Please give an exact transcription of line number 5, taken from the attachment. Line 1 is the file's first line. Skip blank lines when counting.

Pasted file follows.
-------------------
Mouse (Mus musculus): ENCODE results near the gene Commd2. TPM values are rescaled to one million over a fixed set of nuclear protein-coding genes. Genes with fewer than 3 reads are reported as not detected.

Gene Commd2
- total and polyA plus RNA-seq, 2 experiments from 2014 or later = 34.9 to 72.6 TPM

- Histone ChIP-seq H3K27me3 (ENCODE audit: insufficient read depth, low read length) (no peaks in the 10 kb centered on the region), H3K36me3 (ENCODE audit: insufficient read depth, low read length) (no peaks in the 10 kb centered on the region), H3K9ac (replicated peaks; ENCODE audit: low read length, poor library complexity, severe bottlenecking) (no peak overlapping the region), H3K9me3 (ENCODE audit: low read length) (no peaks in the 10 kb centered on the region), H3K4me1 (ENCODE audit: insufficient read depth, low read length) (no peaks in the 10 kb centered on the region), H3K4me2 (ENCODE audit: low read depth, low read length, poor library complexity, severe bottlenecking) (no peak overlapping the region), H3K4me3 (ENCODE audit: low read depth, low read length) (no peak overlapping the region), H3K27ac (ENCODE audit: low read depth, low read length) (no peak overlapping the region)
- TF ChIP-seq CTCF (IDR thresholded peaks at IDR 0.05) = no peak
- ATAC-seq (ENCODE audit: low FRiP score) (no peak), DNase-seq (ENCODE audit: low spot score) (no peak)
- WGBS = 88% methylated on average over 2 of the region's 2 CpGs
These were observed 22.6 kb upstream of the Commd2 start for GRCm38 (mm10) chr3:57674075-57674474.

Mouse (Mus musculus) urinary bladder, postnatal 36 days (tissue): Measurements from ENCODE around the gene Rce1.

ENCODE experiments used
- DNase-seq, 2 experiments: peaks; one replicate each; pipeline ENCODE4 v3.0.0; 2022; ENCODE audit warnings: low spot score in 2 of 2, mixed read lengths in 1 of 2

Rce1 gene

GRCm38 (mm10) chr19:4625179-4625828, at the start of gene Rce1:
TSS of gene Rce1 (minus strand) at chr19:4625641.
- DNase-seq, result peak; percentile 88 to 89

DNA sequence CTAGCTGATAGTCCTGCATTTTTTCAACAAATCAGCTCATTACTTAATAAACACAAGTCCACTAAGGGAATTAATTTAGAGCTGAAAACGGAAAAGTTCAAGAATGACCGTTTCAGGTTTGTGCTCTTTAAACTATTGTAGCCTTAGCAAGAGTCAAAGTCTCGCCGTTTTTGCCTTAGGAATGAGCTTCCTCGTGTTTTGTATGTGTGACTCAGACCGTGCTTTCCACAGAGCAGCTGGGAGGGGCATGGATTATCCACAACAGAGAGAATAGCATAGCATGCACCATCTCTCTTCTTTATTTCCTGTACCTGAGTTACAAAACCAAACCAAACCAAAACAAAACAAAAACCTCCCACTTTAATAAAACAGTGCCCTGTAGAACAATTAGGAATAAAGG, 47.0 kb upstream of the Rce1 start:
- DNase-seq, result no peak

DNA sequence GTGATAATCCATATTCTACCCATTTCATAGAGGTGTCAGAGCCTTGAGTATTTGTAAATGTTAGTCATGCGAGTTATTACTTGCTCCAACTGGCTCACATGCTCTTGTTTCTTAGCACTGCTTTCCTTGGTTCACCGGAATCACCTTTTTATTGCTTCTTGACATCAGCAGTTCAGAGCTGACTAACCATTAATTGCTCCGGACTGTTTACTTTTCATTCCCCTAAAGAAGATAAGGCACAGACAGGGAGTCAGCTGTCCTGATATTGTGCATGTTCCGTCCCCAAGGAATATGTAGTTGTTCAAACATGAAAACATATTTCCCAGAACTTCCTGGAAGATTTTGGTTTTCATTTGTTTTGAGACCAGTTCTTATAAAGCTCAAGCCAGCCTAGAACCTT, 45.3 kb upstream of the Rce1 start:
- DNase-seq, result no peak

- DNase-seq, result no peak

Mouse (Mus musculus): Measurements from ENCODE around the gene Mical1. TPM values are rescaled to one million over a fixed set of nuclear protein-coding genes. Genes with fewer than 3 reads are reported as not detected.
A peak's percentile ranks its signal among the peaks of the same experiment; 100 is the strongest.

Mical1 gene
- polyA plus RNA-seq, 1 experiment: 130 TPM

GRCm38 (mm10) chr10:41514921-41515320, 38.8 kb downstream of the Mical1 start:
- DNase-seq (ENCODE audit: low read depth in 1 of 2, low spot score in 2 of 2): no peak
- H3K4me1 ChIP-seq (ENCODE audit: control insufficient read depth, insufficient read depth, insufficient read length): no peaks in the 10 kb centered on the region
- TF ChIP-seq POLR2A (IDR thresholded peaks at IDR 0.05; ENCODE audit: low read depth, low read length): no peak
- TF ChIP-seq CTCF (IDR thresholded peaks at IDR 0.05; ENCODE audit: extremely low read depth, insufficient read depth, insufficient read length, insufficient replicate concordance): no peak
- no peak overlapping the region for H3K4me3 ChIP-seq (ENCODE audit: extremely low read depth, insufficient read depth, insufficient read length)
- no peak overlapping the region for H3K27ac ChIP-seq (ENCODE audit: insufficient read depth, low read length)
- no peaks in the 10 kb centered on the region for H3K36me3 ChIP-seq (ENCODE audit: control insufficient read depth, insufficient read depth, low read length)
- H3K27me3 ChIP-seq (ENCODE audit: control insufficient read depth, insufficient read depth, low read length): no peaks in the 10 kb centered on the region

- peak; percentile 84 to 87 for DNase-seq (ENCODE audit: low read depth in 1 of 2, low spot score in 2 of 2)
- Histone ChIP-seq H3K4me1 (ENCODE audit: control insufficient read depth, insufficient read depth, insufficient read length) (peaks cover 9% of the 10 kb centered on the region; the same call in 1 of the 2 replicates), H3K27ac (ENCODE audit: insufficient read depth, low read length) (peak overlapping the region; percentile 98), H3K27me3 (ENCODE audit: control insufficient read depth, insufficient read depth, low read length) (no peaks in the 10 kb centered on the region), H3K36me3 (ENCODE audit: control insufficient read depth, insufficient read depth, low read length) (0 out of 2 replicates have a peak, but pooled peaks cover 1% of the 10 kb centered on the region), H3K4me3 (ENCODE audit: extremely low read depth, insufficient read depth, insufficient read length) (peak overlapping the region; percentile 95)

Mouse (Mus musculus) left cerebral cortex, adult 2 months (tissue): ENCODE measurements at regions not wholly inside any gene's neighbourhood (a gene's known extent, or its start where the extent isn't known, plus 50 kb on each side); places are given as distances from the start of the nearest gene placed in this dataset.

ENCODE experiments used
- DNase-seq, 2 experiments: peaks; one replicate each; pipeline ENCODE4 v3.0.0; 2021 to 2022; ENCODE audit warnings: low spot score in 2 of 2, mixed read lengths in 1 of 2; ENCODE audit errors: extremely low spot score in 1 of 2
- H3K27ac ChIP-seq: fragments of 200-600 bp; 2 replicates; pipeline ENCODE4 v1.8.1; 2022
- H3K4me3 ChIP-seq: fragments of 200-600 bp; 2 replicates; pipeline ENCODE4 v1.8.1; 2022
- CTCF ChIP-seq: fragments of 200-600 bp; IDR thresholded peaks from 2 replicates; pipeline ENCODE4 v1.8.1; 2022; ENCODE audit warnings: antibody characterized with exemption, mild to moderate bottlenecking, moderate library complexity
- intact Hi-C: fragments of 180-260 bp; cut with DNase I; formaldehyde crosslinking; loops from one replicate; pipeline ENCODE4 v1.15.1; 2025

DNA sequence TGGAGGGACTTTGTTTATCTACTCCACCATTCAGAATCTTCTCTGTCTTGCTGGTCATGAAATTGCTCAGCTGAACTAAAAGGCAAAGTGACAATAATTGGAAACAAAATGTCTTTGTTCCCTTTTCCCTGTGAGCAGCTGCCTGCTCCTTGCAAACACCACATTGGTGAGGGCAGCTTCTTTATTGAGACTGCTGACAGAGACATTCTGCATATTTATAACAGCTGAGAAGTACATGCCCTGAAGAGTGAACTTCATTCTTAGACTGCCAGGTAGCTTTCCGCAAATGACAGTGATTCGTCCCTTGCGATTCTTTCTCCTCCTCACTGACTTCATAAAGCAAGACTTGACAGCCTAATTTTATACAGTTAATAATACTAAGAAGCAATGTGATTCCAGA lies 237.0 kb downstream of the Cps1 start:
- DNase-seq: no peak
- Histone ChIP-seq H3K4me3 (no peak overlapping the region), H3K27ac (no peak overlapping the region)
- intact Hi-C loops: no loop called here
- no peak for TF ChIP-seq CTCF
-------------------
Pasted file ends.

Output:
- TF ChIP-seq CTCF (IDR thresholded peaks at IDR 0.05) = no peak